UK MINISTERS are privately urging Theresa May to double the Government’s “paltry” support for the shipping industry to help it make the most of Brexit.
The UK Chamber of Shipping – which represents 175 shipping firms in the UK and around the world – wants to see the Government give £30million to train more seafarers.
It said an extra £15million is a “drop in the ocean” for the Government and says the economy will get £4 back for every £1 invested in training sea workers.
Transport minister John Hayes backs the move to boost cash for training sea workers and is understood to be lobbying the Treasury for the extra £15million cash.
Ministers cut funding by 14% under the last Government – but the shipping industry has warned that the UK will need hundreds more seafarers to meet the Prime Minister’s pledge to use Brexit to strike landmark new trade deals with countries across the world
Currently 95% of the UK’s international trade is moved by sea. Former transport minister Jim Fitzpatrick is backing the campaign calling for government support. He told The Sun: “Brexit provides opportunities – the merchant fleet is critical to the future of UK PLC – the Government needs to spend the money to invest in our future.
Around 1,000 are currently trained every year but the UK Chamber of Shipping says this number needs to increase by up to 40 per cent to cope with the expected boost in trade after we leave the EU.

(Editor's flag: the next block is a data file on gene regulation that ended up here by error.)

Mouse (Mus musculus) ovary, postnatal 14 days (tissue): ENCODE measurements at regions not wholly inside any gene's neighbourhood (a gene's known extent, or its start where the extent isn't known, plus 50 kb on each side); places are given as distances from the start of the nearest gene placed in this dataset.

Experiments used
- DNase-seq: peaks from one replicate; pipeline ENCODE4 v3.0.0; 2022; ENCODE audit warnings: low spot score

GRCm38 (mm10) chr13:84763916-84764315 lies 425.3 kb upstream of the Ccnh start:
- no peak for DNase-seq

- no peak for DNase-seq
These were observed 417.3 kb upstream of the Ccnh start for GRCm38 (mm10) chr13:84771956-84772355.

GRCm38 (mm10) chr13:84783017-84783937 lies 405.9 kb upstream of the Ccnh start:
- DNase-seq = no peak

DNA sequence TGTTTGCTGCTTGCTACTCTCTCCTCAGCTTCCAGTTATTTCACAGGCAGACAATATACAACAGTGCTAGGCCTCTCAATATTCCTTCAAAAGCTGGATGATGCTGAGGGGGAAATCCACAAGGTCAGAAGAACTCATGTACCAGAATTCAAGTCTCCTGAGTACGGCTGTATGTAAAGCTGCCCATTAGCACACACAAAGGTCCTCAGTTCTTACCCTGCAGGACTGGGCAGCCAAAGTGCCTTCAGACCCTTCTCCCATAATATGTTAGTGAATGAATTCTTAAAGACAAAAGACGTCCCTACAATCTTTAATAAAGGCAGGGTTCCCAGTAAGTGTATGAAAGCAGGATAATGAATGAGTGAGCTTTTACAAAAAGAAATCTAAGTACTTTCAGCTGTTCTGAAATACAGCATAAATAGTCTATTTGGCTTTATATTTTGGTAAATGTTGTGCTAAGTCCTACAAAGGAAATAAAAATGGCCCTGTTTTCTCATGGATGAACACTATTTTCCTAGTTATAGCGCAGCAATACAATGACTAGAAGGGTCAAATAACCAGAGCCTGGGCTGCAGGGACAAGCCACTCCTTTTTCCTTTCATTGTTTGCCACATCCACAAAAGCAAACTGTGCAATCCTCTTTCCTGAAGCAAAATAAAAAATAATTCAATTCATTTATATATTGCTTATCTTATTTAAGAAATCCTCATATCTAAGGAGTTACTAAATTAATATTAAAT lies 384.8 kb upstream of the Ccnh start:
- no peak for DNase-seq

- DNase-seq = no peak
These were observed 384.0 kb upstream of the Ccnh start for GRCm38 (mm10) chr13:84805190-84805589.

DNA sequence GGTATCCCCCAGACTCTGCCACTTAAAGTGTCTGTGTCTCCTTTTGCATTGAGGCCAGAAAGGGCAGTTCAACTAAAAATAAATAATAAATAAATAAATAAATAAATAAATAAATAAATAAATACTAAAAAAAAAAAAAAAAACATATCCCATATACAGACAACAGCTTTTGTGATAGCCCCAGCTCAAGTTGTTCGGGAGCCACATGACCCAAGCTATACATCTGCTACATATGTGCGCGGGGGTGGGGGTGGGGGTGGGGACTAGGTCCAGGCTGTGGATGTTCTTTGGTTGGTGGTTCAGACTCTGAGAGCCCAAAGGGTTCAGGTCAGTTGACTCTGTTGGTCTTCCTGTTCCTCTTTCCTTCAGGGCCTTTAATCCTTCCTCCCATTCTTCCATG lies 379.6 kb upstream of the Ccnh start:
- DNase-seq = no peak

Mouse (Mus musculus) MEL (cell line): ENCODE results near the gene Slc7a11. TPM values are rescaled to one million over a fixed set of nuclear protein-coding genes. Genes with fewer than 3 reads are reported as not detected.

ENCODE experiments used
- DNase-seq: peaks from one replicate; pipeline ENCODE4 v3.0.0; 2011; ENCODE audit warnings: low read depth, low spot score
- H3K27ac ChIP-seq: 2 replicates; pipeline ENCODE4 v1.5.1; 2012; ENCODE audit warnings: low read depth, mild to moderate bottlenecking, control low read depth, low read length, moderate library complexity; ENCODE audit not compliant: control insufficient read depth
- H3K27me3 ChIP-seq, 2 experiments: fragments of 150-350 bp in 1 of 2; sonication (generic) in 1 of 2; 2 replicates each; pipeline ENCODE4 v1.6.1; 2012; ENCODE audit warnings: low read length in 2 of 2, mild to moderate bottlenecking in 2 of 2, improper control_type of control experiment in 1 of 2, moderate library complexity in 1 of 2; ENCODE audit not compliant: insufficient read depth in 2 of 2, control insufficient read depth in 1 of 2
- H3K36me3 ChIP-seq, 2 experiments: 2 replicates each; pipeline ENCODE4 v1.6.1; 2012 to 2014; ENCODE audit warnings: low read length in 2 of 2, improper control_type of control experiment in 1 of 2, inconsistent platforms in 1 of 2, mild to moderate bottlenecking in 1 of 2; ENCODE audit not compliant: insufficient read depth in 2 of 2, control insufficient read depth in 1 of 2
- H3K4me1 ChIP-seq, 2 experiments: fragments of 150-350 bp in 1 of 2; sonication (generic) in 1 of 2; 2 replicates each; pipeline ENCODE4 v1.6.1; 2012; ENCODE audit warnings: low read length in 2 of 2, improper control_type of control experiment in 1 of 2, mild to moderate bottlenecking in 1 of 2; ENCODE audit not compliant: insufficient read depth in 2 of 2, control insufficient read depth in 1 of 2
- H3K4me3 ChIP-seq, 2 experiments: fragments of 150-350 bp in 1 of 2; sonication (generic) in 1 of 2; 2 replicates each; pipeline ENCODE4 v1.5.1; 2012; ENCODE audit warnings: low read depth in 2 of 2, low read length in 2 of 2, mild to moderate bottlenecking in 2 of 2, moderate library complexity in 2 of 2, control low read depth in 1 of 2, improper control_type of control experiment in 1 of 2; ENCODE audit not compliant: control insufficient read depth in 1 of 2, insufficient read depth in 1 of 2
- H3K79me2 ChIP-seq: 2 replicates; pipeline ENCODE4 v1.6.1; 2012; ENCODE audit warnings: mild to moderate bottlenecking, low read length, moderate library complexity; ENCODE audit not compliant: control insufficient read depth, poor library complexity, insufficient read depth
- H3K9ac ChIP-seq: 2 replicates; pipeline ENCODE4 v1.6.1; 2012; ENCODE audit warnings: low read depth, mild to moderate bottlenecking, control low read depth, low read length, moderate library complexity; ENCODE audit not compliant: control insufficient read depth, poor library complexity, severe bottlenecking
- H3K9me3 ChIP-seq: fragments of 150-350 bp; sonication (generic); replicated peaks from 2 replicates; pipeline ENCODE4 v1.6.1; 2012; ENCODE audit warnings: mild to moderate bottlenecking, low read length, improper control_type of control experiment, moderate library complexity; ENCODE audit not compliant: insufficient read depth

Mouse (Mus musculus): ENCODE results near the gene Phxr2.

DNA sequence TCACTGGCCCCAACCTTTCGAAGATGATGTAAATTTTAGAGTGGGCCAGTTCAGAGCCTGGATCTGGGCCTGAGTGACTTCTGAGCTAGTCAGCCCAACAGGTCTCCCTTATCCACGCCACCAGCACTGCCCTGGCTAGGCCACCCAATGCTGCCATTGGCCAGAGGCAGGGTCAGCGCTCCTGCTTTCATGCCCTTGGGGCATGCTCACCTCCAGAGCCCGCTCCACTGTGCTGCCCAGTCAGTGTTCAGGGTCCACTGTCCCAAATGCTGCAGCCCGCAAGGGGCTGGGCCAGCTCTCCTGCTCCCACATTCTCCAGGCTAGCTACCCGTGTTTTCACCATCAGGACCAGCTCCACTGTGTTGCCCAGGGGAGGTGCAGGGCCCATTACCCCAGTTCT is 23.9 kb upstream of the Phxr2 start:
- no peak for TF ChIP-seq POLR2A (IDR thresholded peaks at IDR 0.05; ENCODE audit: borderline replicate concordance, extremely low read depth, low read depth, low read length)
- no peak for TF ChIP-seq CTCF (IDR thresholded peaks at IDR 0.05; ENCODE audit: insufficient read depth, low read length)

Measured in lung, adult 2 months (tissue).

But the UK is the second most expensive place in the world to train. It takes two-three years to train a seafarer. Newly qualified officers can earn £25,000 in their first job and that can rise to £70,000 or more within ten years if they progress to senior levels.
UK Chamber of Shipping chief Guy Platten said: “The Prime Minister wants to build a country that works for all and we can help. “The opportunity to sign more free trade deals is an exciting one and I have no doubt the UK will remain a world-leading trading nation. “The world has never traded more and the ships that move that trade need world class seafarers. I want more of them to be British.”
A Department for Transport spokesperson said: “We want a successful UK maritime industry so our nation is best placed to benefit from the expected doubling in world sea trade by 2030. “Our seafarers are rightly recognised for their training and expertise and we have launched a review to see how we can help the sector thrive.”